Posts Tagged ‘Noah Rothbaum’


Friday, August 31st, 2012

By Francine Cohen

When the local drug store chain starts stocking multiple flavors of packaged beverages that turn into instant cocktails once you freeze them it is hard not to take notice. As a spirits industry professional you both want to applaud the fact that cocktails have gone mainstream to the extent they’re shelved next to the shampoo, and shudder as you wonder who, if anyone, is helping these drinkers educate their palates. Certainly not the cashiers.

While the drugstore cashier may not be any help in terms of putting great spirits in front of shoppers our pop culture mediums are doing their part; in the last few months, on USA Network alone, the nod to drinking well has been extensive. ( First there was the very evident bottle of scotch sitting in Marshall Pitman’s office during a tense scene in Necessary Roughness and then there was White Collar FBI agent Peter Burke submitting to bartender training so he could go undercover (best line:”Neal, do we have bitters?”). And of course there’s the very prominent focus on a DonQ ( bottle during the Seth McFarland silver screen hit Ted. And let’s not forget about Sheldon “accidentally” imbibing a Cuba Libre in Big Bang Theory and banging out an enthusiastic rendition of “L’Chaim” from Fiddler on the Roof.

All of this leads one to believe that Americans care more and more about beverages to the point that it’s practically become the new pastime. But, just as a true baseball fan had someone explain the rules of the game to them so the nuances made sense, so too do the new breed of drinkers need some guidance.

Enter the drink sherpas; those editorial sites and apps that dispense wet wisdom while celebrating the rising tide of drinkdom.

Ian Stanczyk, co-founder of the OnTheBar app (, comments on the rising interest in drinking and how it follows patterns the hospitality industry has seen before, “The drinking is following along the whole celebrity chef movement that started 15 years ago and now has gotten so mainstream. What happened in fine dining is what’s happening with fine drinking.”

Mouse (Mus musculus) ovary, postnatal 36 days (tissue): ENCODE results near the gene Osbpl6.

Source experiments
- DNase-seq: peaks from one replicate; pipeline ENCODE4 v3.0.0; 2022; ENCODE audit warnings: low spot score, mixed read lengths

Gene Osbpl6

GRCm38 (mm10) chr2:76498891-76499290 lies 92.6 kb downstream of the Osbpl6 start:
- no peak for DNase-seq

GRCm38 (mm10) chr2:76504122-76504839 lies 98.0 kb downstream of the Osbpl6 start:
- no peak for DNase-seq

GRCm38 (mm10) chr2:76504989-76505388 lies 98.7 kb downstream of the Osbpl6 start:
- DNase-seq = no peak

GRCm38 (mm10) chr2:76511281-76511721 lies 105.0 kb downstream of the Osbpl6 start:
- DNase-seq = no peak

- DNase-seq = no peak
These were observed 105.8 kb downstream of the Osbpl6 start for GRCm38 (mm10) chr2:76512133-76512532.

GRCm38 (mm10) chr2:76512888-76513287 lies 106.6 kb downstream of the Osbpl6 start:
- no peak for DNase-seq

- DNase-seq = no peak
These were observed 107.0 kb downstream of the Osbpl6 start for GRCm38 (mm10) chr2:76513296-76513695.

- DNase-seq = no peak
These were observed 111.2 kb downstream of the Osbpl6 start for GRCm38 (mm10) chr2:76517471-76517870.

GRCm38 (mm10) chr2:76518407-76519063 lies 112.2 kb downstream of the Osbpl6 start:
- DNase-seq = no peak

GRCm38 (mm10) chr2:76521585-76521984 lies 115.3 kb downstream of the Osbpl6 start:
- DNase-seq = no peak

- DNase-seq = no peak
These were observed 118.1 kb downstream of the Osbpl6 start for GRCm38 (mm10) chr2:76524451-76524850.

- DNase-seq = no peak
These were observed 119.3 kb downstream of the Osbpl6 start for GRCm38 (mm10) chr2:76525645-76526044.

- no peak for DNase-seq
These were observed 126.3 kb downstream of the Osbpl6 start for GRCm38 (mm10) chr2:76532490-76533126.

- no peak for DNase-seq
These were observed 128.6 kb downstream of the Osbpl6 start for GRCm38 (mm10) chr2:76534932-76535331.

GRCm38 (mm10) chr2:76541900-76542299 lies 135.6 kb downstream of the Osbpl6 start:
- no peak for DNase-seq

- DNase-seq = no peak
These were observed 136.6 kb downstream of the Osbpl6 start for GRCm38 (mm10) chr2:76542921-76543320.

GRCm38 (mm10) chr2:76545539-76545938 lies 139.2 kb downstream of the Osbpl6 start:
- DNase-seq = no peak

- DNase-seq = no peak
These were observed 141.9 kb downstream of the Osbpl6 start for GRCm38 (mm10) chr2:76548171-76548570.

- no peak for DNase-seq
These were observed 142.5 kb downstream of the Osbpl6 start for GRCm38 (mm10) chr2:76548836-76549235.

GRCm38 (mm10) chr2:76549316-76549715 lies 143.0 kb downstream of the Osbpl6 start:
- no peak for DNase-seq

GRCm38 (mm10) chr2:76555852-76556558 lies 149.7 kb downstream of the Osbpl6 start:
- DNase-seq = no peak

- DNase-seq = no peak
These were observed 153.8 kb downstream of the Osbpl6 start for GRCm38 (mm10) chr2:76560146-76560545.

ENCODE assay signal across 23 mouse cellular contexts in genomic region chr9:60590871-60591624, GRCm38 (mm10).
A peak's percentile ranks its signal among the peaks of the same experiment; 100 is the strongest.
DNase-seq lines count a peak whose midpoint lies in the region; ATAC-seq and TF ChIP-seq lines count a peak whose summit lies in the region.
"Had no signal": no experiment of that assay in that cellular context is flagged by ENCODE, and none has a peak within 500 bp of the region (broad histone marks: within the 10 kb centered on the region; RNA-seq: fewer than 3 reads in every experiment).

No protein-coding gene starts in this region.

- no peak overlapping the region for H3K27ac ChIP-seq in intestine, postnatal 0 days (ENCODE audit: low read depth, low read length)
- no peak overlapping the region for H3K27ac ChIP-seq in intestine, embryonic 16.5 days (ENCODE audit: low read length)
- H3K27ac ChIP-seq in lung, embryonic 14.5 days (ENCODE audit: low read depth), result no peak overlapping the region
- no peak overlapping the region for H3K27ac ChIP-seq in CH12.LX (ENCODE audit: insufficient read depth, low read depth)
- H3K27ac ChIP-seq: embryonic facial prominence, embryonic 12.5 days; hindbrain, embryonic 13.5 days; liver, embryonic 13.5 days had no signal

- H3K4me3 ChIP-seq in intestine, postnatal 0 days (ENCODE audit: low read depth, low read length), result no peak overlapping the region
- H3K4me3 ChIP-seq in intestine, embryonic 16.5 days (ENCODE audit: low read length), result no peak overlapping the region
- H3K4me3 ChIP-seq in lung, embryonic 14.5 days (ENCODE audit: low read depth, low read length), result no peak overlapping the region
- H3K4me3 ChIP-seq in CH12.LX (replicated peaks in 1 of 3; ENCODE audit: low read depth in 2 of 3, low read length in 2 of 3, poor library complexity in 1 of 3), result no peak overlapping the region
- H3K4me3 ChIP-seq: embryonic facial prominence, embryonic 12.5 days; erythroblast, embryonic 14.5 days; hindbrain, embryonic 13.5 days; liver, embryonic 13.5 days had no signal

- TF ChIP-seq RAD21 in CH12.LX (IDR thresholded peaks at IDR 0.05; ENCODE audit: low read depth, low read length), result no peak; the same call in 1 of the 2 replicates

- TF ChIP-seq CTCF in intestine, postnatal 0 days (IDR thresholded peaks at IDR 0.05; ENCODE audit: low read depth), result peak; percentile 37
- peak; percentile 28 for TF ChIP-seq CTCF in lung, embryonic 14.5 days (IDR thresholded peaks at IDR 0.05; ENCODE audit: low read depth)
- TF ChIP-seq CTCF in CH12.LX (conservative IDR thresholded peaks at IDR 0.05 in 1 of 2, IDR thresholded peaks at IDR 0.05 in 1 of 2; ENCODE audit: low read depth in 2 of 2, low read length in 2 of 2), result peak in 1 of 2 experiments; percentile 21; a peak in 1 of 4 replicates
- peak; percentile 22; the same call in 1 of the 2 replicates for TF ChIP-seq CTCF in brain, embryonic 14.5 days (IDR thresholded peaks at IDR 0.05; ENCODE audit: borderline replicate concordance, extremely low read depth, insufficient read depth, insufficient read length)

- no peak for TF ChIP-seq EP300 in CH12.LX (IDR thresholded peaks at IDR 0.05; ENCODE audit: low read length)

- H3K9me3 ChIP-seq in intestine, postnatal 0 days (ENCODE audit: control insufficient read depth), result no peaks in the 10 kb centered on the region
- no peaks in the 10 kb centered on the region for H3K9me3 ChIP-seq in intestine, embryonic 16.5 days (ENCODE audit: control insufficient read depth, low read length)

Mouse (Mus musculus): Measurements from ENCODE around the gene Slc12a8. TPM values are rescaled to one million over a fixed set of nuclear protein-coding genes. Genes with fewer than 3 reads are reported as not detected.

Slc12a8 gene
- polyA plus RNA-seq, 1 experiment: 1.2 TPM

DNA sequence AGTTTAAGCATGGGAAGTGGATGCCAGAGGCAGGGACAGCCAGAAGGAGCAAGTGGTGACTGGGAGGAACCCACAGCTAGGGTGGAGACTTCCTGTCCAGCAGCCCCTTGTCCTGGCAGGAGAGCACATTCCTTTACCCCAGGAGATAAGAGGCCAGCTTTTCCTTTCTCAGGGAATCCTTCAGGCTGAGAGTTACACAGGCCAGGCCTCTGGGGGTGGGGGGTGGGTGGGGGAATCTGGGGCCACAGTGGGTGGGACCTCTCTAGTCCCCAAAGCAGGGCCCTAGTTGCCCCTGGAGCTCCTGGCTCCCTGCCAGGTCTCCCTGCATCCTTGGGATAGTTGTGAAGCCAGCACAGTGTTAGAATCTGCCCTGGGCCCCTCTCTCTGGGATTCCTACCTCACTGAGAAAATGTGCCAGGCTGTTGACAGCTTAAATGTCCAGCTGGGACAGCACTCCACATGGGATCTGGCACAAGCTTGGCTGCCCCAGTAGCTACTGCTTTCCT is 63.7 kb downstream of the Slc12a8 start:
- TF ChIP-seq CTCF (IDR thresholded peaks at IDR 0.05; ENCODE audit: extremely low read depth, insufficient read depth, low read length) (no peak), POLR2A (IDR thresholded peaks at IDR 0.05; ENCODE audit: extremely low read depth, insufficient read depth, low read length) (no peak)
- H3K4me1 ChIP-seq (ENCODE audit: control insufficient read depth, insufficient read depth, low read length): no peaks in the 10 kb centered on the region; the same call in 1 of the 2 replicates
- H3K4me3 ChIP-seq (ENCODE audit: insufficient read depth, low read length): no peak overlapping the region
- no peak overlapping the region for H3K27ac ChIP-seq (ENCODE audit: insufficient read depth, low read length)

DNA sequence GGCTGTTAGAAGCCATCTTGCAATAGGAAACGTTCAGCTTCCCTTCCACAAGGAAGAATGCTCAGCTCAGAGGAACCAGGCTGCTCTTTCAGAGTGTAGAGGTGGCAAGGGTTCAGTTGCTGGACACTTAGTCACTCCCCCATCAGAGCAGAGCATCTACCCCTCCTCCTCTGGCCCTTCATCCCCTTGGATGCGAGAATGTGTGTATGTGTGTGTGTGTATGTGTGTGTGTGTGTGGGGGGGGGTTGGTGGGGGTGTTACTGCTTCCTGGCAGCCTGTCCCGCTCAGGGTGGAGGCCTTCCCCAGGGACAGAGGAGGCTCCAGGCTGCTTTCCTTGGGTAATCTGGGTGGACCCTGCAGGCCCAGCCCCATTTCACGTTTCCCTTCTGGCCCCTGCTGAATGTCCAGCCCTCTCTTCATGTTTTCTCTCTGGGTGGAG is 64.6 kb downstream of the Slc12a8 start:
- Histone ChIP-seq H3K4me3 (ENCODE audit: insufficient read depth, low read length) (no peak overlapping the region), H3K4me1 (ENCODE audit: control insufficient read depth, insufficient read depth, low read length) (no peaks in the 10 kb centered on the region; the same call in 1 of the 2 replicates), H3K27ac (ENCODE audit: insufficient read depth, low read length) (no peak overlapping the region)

A great thing for the spirits industry no doubt, and those who demystify it. Outlets like Hooch Life (, Tales of the Cocktail Spirited Awards winner (, OnTheBar, and ShakeStir ( exist to guide imbibers through enjoyable (and responsible) alcohol enjoyment; and they do it well. Creating hope for better drinking (and spirited learning) everywhere. Editor-in-Chief Noah Rothbaum is an industry veteran who has seen a significant change in consumer understanding and appreciation of alcohol over the years. Accordingly, he designs his content so that the site is the best educational tool it can be as it presents spirited knowledge for the youngest drinkers and oldest bartenders alike. handily spans the breadth of audience because they understand their readers’ needs and expectations. He explains, “We live in an age where people are no longer satisfied with just showing up at a restaurant or bar without doing prior research. Part of the eating and dcrinking experience is not just about going out. People derive a lot of joy in planning their outing. Everyone is trying to find the perfect restaurant or bar and now, with the resources on the internet, you can find something about the menu, the bartender, the chef, their feelings about cooking and mixology and what spirits they like to use. People are walking into a restaurant and bar with arguably more information than they’ve had before. It has gone far beyond eating and drinking for sustaining reasons. It transcends food, it’s entertainment. They aren’t just looking for a drink – they are looking for an experience.”

He continues, “That’s where we come in, trying to provide our readers and professional and home bartenders tips from the world’s best bartenders that are helpful to anyone of any skill level, sussing out trends, bar news that is both interesting and useful for them.”

When began they were pretty much a lone voice in the wilderness. Rothbaum remarks, “There was a void in the world for a place where people could get stories written by the best spirits writers and top mixologists. A place where they could also get great cocktail recipes in one place. That information you could find in different places piecemeal. To bring it together was something the people needed. The type of resource that as they get more sophisticated they need and they want.”

Reaching the increasingly interested drinker was an impetus for Hooch Life coming online. The site aims to provide engaging drinker edification that results in smart and informed choices. Marshall Altier, a founding partner and Senior Contributing Editor, comments, “I really like the concept of empowering the consumers by giving them an insider track into the opinions of insider pros. This goes back to what we did with How to Booze (his book); it was about demystifying the process and showing that you can do it at home.”